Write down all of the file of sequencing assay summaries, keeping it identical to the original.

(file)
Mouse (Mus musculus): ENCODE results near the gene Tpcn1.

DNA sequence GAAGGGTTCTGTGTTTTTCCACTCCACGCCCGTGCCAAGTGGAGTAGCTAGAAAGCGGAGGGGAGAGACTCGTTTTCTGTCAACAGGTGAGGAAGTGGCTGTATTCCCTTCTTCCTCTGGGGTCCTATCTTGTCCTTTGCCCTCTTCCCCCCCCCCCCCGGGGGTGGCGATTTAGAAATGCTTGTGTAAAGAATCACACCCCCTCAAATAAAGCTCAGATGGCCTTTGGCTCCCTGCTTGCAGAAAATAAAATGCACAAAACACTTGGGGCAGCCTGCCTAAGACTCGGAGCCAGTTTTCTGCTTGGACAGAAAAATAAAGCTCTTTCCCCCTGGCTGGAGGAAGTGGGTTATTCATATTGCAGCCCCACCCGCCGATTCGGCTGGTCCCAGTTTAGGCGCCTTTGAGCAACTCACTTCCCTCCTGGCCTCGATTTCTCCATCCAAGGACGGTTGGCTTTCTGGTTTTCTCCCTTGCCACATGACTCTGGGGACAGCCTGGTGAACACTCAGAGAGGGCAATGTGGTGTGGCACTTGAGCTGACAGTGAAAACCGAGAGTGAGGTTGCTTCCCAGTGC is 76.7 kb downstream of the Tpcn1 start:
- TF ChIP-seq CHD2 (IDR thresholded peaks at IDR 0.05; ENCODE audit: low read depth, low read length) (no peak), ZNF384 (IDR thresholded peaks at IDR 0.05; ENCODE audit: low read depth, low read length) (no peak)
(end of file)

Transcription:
Mouse (Mus musculus): ENCODE results near the gene Tpcn1.

DNA sequence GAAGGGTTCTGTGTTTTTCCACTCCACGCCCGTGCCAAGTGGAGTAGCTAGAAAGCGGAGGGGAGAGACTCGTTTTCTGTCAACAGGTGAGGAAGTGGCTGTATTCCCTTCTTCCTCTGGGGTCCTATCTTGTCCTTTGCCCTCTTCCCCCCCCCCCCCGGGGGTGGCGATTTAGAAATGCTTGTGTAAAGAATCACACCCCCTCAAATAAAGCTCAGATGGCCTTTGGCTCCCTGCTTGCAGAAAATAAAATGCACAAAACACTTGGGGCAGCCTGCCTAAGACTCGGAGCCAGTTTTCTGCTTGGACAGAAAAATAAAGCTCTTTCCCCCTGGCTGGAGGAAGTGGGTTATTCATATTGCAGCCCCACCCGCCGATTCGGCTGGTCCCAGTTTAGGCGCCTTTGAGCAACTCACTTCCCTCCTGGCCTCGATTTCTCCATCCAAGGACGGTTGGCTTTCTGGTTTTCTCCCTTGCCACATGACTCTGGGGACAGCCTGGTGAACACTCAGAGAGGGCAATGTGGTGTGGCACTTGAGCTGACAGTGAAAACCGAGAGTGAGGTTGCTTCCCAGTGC is 76.7 kb downstream of the Tpcn1 start:
- TF ChIP-seq CHD2 (IDR thresholded peaks at IDR 0.05; ENCODE audit: low read depth, low read length) (no peak), ZNF384 (IDR thresholded peaks at IDR 0.05; ENCODE audit: low read depth, low read length) (no peak)